- The Washington Times - Thursday, March 6, 2003

Do we control our technology? Or does it control us? The common view of technology is that it is a tool to be used as we see fit. Another view is that once a technology is invented, its use is determined by the nature of the technology. We use it the only way we can.
For example, once you invent the automobile, you have to have roads, which inevitably lead to suburbs, shopping malls, and a transformation of society. Good or bad, it wasn't a choice we made, but one that the auto made for us.
Another example is television. When it was invented, people spoke hopefully of the ballet and wonderful cultural and educational programming. Actually, it couldn't have been so used. It has to be what it became because of the nature of the technology.
If you have 100 channels running day and night, that's 2,400 hours a day of programming. There aren't that many good writers and actors, so you use bad ones. Because you have to maximize the audience to sell advertising, you can't air "King Lear." The voracious maw requires that you fill air time with anything you can find, as cheaply as possible.
Since many people will watch almost any television rather than no television, there is little incentive for programming. The sex, violence, and laugh track spring unavoidably from the inability to produce a quality product.
This may change again for technological reasons. As bandwidth on the Internet grows, it will become possible to put Lear on a server and let people watch it whenever they want, like visiting a Web site. Because putting a play on a server doesn't cost much, and doesn't occupy an expensive television channel, it becomes possible to distribute Shakespeare.
The political magazines worry greatly over "globalization," and college students demonstrate enthusiastically, apparently in the belief that it is something we can do or not do. A strong case can be made that we have absolutely no choice in the matter.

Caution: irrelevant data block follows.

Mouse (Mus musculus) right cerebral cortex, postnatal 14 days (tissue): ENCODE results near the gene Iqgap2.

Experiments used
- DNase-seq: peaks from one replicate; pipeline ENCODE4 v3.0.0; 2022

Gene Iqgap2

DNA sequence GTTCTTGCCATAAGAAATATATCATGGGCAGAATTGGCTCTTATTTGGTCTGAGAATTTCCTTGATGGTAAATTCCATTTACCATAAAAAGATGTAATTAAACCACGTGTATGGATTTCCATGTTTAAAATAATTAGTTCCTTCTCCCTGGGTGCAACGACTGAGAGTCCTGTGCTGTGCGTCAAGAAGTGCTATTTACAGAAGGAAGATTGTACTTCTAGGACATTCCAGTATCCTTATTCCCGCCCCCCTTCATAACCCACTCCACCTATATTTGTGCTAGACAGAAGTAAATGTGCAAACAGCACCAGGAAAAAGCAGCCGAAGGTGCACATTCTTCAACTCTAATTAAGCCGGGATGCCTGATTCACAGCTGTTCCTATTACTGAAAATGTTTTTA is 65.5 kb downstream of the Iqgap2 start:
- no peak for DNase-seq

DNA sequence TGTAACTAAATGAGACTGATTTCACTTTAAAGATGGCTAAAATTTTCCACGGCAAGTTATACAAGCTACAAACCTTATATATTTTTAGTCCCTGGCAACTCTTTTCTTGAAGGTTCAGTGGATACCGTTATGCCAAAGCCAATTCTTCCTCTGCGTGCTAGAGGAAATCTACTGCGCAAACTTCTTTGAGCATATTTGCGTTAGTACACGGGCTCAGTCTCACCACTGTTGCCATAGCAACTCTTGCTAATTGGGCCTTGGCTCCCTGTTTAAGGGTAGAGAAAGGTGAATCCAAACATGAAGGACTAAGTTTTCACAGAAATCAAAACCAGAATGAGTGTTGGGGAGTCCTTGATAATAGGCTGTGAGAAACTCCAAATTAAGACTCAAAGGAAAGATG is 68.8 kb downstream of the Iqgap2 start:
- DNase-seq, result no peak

Computers and the Internet go far in making globalization inevitable. Today, an American retiree can live in a small town in Mexico and use a bank account in the United States to buy stocks in Hong Kong. A bank in New York can employ programmers in Bombay, by Internet, to maintain its financial software. Companies around the globe can collaborate on anything from bond trading to aircraft design by Internet.
Using Indian software designers in a multinational company, operating in 17 countries and banking in another several, all tied together with high-speed digital networks, may not be a frontal assault on national sovereignty. Yet it makes countries largely irrelevant except as complex tax problems. Businesses by their nature go where the labor and markets are most favorable. With electronics and air travel, that can be anywhere.
Americanization of the world, which distresses some countries, is another technological inevitability. Many countries cannot produce as much television as their people want. Who has vast stocks of programs? Hollywood. It is cheaper to subtitle an American film than to produce one locally.
Television is infinitely scalable: By bouncing it off a satellite, you can cover the world almost as easily as a city. And so, around the globe, you find the same American shows being aired, promoting American values.
More disturbing are the galloping advances in biotechnology. Here again, we are not shaping the technology, but following it. Many microbiologists and related researchers are scared by the increasing ability to engineer bacteria and viruses. It is easier to create a dangerous organism than to find a cure.
Will graduate students be able to invent biological viruses the way teenage boys invent computer viruses? There are sane biochemists who fear so. But one thing is sure: If that's where the research leads, that's where we will go.

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